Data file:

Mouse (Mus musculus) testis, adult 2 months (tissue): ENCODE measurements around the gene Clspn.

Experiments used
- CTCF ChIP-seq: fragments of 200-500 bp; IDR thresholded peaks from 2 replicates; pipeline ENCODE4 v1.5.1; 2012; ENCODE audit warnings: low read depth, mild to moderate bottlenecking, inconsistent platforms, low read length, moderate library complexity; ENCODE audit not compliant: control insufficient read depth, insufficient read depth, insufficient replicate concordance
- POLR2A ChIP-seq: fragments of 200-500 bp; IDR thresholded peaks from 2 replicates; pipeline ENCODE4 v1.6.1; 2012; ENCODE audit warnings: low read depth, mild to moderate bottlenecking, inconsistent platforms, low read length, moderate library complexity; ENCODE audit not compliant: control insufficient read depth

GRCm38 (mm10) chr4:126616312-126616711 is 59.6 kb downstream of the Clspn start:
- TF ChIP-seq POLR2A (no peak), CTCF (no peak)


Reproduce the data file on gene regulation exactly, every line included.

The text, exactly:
Mouse (Mus musculus) testis, adult 2 months (tissue): ENCODE measurements around the gene Clspn.

Experiments used
- CTCF ChIP-seq: fragments of 200-500 bp; IDR thresholded peaks from 2 replicates; pipeline ENCODE4 v1.5.1; 2012; ENCODE audit warnings: low read depth, mild to moderate bottlenecking, inconsistent platforms, low read length, moderate library complexity; ENCODE audit not compliant: control insufficient read depth, insufficient read depth, insufficient replicate concordance
- POLR2A ChIP-seq: fragments of 200-500 bp; IDR thresholded peaks from 2 replicates; pipeline ENCODE4 v1.6.1; 2012; ENCODE audit warnings: low read depth, mild to moderate bottlenecking, inconsistent platforms, low read length, moderate library complexity; ENCODE audit not compliant: control insufficient read depth

GRCm38 (mm10) chr4:126616312-126616711 is 59.6 kb downstream of the Clspn start:
- TF ChIP-seq POLR2A (no peak), CTCF (no peak)